The Lesson To Be Learned In William — страница 2

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the wheelbarrow in greater detail. The rain painted a picture of the wheelbarrow in the reader?s mind, the contrast of the white chickens colored-in that picture. The lesson in ?The Red Wheelbarrow? is to not overlook the smaller things in life. By focusing in on the wheelbarrow and including only the things that give greater detail to it, Williams is taking a quick sort of snapshot. By narrowing the reader’s vision he gives what is described a greater deal of clarity. I would compare it to the occasions when I went to the optometrist and he gave me a piece of plastic that had a very small hole in it. When I held the plastic to my eye and looked through it, I couldn?t see a lot through the hole but what I did see was absolutely clear, not blurry. This is what Williams is doing.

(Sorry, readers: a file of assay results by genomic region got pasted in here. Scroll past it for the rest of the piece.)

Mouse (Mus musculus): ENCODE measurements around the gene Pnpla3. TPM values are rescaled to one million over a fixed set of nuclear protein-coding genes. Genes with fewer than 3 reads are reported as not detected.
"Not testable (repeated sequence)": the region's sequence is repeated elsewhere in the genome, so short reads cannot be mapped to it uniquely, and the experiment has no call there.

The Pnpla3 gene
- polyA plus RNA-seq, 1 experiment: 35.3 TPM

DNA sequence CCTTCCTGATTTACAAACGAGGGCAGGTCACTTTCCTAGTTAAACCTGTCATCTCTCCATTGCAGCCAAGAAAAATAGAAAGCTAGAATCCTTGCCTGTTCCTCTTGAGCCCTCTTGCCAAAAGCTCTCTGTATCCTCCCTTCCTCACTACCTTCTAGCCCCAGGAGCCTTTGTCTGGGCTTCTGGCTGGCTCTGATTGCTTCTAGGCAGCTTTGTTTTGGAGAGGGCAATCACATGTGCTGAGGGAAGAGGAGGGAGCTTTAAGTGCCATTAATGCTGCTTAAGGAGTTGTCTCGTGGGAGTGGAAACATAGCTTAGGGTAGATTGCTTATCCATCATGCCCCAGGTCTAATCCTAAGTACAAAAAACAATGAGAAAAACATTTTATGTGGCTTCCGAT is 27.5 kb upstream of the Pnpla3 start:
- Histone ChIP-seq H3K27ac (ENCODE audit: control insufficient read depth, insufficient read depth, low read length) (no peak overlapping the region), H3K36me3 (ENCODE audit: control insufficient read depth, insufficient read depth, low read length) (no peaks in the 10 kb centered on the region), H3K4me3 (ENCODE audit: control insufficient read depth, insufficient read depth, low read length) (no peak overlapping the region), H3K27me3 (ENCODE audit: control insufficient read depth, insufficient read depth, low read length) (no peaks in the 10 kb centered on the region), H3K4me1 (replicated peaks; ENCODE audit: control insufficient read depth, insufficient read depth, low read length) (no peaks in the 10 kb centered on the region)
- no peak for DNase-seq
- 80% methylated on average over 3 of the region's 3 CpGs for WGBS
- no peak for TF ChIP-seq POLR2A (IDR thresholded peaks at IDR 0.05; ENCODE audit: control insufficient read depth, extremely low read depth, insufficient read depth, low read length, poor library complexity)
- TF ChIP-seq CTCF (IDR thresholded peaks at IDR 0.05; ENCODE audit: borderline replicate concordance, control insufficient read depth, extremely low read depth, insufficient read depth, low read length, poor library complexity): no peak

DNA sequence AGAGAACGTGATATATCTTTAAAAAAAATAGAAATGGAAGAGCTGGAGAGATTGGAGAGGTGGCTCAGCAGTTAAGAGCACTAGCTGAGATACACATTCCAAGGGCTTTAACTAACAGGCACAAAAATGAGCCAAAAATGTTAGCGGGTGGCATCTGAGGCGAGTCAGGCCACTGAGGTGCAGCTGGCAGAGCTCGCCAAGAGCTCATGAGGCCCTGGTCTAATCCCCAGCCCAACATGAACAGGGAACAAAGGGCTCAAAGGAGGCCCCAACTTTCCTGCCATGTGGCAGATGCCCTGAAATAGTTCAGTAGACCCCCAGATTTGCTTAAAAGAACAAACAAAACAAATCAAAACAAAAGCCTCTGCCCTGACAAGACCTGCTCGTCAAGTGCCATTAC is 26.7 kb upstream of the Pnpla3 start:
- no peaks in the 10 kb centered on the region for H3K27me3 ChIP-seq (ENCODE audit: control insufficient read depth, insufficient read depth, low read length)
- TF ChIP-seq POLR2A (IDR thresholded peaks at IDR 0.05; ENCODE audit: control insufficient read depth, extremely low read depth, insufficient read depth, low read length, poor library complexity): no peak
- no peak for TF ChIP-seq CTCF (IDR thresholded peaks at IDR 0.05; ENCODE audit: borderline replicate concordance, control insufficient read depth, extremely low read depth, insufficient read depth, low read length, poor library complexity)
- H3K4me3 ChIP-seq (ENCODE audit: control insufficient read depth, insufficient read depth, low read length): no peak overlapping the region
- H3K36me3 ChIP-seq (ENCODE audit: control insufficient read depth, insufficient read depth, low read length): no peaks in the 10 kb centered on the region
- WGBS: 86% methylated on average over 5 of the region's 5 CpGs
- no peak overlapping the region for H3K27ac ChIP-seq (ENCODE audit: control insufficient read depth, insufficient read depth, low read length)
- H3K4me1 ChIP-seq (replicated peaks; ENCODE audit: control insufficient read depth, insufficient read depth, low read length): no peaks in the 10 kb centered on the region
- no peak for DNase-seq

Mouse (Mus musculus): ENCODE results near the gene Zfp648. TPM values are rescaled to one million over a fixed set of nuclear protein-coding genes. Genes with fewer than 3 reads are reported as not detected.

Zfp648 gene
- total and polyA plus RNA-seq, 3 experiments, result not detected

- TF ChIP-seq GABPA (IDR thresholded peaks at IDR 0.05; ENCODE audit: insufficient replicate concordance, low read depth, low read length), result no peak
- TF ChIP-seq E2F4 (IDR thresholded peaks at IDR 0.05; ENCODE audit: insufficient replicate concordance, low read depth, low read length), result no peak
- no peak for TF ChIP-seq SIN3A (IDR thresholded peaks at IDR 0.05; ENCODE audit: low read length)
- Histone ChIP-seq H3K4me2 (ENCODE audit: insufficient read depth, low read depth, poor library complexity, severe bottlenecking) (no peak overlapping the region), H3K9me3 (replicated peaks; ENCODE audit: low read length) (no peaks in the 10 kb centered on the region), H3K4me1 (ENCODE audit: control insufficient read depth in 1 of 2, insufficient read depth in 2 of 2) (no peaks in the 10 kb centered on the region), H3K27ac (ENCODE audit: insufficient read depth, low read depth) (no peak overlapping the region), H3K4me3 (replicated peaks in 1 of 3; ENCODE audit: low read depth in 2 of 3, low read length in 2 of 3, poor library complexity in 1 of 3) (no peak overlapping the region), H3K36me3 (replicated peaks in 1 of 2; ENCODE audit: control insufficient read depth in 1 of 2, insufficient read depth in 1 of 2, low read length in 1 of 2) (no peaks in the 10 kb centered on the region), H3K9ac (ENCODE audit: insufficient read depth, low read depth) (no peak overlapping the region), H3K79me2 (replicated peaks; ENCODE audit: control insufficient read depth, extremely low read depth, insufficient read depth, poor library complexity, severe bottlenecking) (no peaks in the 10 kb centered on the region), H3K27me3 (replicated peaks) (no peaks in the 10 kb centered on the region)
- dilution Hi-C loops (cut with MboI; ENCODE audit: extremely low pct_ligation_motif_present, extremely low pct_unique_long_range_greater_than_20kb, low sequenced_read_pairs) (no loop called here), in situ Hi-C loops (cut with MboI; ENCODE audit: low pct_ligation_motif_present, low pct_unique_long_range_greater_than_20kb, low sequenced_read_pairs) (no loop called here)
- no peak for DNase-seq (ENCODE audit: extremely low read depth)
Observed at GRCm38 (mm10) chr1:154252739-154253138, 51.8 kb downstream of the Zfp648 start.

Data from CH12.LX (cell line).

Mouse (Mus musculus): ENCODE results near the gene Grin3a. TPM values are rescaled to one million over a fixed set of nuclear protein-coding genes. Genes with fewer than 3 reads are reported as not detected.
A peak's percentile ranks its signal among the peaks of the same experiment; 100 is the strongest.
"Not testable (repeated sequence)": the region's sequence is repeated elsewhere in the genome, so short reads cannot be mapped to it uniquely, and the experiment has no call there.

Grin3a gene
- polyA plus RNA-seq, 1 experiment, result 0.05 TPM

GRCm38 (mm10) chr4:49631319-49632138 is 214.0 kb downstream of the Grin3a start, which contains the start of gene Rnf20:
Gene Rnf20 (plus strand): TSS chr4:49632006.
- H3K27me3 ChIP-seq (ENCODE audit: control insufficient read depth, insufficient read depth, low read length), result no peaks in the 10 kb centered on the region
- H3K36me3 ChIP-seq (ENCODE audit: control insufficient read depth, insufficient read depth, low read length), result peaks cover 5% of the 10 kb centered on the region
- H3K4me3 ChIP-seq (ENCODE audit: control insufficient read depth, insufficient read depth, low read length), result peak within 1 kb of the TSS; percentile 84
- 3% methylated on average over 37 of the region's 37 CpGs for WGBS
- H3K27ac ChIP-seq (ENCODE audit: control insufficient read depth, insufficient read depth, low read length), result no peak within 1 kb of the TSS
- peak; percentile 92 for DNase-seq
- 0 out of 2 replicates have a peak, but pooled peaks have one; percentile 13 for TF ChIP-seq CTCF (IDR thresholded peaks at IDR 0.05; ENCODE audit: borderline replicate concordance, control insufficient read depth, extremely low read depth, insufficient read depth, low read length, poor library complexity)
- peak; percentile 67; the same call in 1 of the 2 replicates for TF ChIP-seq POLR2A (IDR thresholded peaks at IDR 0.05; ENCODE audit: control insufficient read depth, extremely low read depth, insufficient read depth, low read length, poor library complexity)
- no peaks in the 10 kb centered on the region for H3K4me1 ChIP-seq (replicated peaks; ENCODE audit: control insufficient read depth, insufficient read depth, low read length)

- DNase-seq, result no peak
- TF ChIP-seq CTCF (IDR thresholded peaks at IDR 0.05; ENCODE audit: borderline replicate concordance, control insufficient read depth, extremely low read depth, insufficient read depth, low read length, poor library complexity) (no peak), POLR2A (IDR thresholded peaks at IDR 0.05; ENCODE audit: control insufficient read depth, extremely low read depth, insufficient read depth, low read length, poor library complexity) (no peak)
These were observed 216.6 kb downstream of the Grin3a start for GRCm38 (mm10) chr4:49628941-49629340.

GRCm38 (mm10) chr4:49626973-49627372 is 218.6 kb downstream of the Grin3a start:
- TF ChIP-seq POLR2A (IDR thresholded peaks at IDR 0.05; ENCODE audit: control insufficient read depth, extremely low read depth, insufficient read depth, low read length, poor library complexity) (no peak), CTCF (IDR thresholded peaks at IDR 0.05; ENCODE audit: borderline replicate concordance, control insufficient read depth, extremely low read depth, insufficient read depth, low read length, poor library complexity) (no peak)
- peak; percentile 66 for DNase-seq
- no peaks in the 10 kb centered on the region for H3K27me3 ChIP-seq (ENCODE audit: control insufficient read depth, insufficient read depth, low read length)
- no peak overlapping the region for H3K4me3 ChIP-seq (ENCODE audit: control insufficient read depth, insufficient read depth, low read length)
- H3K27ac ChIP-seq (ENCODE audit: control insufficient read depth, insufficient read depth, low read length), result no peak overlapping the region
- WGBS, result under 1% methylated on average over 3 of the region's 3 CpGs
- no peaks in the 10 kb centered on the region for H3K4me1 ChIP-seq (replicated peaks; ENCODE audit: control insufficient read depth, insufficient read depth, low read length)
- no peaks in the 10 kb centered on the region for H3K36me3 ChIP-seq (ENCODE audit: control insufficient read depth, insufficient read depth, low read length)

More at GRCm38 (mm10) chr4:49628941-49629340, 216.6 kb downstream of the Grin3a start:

A whole picture exists but he is only allowing us to see a very small portion of it. The portion that we are allowed to see is very clear. The lesson that Williams is trying to teach through this poem is people should not have the tendency to assume that all poets speak in metaphor; sometimes the poem is not that complex. This is a warning to students not to read too much into a simple poem. Sometimes a wheelbarrow is simply a wheelbarrow. Perhaps a poem is like a car in that when it is taken apart to it?s basic components it no longer resembles the car. That?s the lesson?be careful how you interpret a poem. Trying to break a poem into it?s base components you end up with something that is entirely different from what the poet had in mind. - this was an “A” paper -tim 399